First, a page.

How icebergs really melt—and what this could mean for climate change
Icebergs are melting faster than current models describe, according to a new study by mathematicians at the University of Sydney. The researchers have proposed a new model to more accurately represent the melt speed of icebergs into oceans.
Their results, published in Physical Review Fluids, have implications for oceanographers and climate scientists.
Lead author and Ph.D. student Eric Hester said: "While icebergs are only one part of the global climate system, our improved model provides us with a dial that we can tune to better capture the reality of Earth's changing climate."
Current models, which are incorporated into the methodology used by the Intergovernmental Panel on Climate Change, assume that icebergs melt uniformly in ocean currents. However, Mr Hester and colleagues have shown that icebergs do not melt uniformly and melt at different speeds depending on their shape.
"About 70 percent of the world's freshwater is in the polar ice sheets and we know climate change is causing these ice sheets to shrink," said Mr Hester, a doctoral student in the School of Mathematics & Statistics.
"Some of this ice loss is direct from the ice sheets, but about half of the overall ice loss from Greenland and Antarctica happens when icebergs melt in the ocean, so understanding this process is important.
"Our model shows that icebergs are melting at faster rates than current models assume," he said.
As well as its importance for modelling how ice sheets are changing, Mr Hester said his research will help us better understand the impact of ice melt on ocean currents.
"Ocean circulation is the reason that Britain isn't as cold as Alberta, Canada, despite being at similar latitudes," Mr Hester said.
The Gulf Stream that takes warmer water from the tropics across the Atlantic keeps western Europe milder than it otherwise would be, he said.
Where and when the freshwater is released, and how the ocean is affected, in part depends on the speed at which icebergs melt.
Co-author Dr. Geoffrey Vasil from the University of Sydney said: "Previous work incorporating icebergs in climate simulations used very simple melting models. We wanted to see how accurate those were and whether we could improve on them."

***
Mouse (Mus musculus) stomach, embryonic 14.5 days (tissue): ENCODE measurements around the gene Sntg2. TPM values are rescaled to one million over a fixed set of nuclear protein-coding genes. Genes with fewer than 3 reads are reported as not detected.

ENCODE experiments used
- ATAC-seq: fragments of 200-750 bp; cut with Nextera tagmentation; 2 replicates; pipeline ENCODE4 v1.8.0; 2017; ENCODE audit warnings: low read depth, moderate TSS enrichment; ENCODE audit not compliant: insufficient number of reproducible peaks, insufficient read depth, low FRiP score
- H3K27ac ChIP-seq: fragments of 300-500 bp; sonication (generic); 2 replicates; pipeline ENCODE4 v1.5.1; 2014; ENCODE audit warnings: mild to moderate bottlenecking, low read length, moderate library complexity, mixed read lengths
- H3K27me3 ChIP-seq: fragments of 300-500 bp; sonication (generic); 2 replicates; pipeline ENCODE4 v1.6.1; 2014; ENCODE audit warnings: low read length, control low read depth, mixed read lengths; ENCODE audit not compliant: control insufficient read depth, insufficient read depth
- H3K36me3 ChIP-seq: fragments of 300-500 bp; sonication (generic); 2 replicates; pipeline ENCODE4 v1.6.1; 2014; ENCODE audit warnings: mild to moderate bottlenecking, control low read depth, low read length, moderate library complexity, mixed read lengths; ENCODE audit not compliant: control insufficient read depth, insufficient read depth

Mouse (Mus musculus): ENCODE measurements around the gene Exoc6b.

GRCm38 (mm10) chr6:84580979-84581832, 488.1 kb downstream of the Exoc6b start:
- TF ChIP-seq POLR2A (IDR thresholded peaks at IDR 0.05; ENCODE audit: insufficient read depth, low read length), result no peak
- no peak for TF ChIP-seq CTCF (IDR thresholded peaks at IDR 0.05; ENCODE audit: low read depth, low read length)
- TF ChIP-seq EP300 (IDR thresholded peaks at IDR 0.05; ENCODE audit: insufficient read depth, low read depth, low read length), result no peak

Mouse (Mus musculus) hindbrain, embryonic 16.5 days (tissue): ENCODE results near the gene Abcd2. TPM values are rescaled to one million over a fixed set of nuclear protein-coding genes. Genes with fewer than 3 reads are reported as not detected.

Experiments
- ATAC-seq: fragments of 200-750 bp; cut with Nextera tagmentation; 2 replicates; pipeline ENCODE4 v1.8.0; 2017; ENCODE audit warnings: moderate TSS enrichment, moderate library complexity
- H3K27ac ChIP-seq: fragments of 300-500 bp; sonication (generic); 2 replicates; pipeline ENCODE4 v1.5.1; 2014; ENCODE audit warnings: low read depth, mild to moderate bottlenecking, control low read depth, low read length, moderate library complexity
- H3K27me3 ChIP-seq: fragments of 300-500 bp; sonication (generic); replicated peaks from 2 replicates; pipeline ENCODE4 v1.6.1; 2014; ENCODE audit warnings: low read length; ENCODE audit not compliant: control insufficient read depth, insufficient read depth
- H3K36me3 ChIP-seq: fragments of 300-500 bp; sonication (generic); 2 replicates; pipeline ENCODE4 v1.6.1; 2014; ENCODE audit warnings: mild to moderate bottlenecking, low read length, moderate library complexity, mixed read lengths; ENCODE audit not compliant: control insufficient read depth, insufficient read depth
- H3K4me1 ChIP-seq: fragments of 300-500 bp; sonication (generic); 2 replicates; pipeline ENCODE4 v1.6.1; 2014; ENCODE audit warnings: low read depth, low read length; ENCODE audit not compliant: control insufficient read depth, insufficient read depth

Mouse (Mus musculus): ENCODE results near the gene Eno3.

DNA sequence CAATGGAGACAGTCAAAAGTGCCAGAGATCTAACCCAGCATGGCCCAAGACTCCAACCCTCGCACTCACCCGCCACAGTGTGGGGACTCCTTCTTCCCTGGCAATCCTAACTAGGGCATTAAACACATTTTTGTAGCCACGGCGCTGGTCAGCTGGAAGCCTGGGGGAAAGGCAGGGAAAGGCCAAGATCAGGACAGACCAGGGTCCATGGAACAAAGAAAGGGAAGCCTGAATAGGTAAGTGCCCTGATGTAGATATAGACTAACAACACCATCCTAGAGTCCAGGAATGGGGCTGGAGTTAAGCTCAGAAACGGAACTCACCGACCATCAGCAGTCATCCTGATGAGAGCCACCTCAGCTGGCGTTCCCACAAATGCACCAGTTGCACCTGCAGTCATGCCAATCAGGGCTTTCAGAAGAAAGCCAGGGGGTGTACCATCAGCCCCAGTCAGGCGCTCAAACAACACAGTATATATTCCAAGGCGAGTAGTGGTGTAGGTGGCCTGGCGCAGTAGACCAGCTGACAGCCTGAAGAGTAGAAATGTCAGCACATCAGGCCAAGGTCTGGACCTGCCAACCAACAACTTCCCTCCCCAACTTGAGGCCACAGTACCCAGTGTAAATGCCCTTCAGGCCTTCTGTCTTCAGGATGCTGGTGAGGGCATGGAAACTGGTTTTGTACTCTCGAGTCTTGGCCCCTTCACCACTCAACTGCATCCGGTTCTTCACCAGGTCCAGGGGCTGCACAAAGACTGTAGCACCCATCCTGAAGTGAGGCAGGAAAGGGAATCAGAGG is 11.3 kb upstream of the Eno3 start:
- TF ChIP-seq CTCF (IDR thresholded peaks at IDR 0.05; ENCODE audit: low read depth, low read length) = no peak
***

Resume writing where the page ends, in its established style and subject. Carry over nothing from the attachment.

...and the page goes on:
Mr Hester said their models—confirmed in experiment—and the observations of oceanographers show that the sides of icebergs melt about twice as fast as their base. For icebergs that are moving in the ocean, melting at the front can be three or four times faster than what the old models predicted.
"The old models assumed that stationary icebergs didn't melt at all, whereas our experiments show melting of about a millimetre every minute," Mr Hester said.
"In icebergs moving in oceans, the melting on the base can be up to 30 percent faster than in old models."
The research shows that iceberg shape is important. Given that the sides melt faster, wide icebergs melt more slowly but smaller, narrower icebergs melt faster.
"Our paper proposes a very simple model that accounts for iceberg shape, as a prototype for an improved model of iceberg melting," Dr. Vasil said.
To test these models, the researchers developed the first realistic small-scale simulations of melting ice in salt water.
"We are confident this modelling captures enough of the complexity so that we now have a much better way to explain how icebergs melt," Mr Hester said.
Dr. Vasil, who is Mr Hester's Ph.D. supervisor, said: "Before Eric started his Ph.D. the computational tools to model these kinds of systems didn't really exist.
"Eric took a very simple prototype and made it work wonderfully on the complex ice-melting problem."
Dr. Vasil said that these methods can be applied to many other systems, including glaciers melting or the melting of frozen, saline sea ice.
"But it doesn't end there. His methods could also be used by astrobiologists to better understand ice moons like Saturn's Enceladus, a candidate for finding life elsewhere in the Solar System."